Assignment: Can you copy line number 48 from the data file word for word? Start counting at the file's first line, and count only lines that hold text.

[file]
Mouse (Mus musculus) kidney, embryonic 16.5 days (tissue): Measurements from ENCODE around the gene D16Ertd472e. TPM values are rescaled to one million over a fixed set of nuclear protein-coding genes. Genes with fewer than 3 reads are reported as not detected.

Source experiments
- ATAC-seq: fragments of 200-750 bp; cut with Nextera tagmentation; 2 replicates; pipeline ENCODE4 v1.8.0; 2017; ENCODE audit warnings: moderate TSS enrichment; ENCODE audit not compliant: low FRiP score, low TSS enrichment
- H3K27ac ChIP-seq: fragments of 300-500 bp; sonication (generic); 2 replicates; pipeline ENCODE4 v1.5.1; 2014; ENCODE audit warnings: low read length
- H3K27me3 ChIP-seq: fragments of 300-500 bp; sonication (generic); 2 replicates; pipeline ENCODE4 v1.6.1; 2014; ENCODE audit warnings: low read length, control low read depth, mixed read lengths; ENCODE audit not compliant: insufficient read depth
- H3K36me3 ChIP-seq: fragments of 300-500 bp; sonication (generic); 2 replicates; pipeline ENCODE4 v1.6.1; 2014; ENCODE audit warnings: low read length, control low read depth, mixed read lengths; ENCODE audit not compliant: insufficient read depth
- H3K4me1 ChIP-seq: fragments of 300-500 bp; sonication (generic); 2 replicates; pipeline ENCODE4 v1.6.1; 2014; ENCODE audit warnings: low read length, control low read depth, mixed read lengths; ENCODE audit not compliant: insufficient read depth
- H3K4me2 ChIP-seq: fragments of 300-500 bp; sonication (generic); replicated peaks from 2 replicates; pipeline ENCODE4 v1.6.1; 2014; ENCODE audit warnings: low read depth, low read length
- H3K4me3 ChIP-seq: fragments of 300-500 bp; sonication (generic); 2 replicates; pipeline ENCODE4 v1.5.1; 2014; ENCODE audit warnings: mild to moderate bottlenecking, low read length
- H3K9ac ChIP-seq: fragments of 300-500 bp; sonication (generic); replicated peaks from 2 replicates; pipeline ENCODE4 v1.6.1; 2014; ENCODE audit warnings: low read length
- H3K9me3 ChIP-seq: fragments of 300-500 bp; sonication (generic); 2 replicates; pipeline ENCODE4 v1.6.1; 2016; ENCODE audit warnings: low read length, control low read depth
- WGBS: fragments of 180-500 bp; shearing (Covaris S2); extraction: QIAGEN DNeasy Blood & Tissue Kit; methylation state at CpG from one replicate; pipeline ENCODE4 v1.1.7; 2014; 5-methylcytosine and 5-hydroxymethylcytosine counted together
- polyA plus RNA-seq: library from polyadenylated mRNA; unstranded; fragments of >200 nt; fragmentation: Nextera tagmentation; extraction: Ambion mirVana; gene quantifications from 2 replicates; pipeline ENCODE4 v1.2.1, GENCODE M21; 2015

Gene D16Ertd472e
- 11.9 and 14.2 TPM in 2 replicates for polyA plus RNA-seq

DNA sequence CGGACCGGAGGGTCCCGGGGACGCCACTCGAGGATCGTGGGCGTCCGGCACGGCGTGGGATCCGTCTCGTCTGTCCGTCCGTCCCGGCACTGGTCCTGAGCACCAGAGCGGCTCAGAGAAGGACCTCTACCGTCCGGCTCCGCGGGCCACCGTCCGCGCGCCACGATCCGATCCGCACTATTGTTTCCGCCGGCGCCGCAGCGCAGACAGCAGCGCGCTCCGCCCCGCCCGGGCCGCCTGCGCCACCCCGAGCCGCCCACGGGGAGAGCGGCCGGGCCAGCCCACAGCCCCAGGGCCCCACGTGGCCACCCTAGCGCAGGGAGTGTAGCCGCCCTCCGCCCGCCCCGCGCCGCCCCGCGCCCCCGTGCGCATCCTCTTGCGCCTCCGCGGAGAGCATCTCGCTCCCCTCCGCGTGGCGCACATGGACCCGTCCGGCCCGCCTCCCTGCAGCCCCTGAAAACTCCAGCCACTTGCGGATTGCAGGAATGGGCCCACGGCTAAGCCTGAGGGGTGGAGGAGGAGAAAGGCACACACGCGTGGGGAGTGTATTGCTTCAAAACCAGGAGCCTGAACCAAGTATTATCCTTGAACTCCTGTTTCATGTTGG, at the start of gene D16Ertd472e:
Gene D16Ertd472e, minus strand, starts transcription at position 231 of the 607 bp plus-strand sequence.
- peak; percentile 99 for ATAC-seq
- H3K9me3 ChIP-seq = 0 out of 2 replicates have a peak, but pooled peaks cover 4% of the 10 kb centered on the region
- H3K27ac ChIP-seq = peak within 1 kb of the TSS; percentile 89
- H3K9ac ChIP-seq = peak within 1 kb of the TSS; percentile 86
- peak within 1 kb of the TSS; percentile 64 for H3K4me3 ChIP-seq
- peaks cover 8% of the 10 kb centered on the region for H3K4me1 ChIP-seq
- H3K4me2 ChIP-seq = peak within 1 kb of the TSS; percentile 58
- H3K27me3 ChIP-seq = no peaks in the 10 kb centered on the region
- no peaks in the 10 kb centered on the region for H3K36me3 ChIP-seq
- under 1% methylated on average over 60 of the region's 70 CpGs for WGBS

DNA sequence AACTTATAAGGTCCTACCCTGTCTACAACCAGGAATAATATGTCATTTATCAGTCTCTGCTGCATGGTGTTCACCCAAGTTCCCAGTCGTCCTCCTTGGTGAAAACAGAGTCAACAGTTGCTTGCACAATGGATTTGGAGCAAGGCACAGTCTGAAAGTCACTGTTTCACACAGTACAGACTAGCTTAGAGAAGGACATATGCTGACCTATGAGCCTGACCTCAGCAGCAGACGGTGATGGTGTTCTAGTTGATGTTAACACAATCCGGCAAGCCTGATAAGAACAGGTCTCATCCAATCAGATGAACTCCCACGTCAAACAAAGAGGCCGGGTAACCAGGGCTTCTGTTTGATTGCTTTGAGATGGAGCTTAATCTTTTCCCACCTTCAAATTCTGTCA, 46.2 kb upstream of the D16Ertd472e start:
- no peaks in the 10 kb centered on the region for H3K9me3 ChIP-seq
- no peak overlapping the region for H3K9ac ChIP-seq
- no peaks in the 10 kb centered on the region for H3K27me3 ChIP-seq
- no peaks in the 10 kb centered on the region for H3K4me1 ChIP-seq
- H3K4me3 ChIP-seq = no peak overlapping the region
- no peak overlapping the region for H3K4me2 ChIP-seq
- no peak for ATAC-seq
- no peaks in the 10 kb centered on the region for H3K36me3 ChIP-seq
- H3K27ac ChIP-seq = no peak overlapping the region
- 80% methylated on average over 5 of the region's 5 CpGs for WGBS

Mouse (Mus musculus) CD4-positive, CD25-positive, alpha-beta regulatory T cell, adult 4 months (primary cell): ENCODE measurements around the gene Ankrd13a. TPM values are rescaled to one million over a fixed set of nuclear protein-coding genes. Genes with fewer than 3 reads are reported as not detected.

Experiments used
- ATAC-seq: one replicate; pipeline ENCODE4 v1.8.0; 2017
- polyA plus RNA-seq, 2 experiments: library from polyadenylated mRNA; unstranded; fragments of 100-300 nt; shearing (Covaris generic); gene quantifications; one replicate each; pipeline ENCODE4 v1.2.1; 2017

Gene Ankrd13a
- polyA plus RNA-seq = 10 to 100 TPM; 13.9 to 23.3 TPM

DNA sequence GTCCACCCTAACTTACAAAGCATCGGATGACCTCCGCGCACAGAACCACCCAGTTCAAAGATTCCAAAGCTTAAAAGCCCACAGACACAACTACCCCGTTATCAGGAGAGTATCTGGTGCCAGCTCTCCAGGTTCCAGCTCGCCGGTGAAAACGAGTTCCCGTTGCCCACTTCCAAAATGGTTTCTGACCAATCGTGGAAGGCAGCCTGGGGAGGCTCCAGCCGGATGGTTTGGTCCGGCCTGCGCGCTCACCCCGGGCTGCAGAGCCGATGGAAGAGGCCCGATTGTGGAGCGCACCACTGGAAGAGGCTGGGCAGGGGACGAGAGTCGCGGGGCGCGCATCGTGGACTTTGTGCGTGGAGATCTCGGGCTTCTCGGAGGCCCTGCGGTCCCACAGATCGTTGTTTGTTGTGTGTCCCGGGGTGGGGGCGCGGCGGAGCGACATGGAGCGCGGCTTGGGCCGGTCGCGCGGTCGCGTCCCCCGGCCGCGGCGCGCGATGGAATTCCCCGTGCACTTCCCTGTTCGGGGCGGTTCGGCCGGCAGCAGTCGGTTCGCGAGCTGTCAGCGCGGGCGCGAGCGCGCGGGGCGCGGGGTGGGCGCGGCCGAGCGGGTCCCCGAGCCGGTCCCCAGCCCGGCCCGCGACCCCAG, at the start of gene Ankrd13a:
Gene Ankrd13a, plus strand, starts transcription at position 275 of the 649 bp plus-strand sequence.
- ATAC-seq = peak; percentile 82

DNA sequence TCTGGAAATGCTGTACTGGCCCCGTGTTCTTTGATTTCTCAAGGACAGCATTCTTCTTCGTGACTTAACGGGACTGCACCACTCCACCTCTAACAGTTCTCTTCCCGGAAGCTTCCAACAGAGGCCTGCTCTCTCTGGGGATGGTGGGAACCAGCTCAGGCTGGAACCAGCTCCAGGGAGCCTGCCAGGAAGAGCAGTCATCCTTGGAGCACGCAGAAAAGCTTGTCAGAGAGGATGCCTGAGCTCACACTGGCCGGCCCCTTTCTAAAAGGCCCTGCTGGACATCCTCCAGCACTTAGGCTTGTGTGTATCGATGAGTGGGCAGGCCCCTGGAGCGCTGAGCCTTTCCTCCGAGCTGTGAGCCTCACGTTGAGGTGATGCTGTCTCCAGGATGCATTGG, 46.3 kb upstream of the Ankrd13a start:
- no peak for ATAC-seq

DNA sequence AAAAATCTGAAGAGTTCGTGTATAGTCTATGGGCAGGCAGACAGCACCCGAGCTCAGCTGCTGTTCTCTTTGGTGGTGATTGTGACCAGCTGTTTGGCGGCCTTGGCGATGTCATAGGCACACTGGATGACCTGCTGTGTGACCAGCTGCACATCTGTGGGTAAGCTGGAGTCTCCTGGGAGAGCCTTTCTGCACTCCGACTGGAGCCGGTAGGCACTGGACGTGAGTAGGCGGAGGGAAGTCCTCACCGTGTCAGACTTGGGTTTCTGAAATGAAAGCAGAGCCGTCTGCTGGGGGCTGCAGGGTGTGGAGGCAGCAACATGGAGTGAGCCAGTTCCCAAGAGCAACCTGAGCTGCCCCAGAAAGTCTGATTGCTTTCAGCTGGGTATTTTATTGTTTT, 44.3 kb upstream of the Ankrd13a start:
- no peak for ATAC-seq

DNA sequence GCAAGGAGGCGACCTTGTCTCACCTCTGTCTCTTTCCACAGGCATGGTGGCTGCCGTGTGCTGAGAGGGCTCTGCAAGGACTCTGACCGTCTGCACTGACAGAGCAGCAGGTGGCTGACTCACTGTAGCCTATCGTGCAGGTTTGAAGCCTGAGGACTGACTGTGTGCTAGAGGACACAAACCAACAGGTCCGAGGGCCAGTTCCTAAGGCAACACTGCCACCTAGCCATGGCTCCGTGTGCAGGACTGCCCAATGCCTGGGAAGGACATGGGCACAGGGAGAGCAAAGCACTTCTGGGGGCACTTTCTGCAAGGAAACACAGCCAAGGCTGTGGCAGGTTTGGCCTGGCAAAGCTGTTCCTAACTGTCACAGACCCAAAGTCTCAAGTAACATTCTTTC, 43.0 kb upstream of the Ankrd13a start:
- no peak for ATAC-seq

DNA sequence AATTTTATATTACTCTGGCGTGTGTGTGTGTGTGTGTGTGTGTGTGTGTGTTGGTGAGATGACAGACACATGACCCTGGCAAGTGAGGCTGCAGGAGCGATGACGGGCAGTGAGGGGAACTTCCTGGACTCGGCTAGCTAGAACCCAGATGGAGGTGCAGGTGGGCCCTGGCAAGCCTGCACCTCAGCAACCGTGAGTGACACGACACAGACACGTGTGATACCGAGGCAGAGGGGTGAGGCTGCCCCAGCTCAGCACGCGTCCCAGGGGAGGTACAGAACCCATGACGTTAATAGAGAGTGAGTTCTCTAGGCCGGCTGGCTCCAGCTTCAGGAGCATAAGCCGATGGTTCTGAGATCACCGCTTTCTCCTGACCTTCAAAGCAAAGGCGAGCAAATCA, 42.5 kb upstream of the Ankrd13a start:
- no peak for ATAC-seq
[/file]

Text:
DNA sequence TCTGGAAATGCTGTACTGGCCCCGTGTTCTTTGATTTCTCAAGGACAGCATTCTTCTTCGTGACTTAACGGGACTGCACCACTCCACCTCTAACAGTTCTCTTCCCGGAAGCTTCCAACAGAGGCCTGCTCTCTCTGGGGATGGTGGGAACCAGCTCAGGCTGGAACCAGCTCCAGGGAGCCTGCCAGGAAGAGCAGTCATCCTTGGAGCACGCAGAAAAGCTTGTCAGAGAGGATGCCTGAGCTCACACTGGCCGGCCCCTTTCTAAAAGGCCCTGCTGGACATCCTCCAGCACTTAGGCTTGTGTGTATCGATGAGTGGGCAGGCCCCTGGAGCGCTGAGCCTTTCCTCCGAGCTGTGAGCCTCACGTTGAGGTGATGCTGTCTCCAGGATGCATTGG, 46.3 kb upstream of the Ankrd13a start: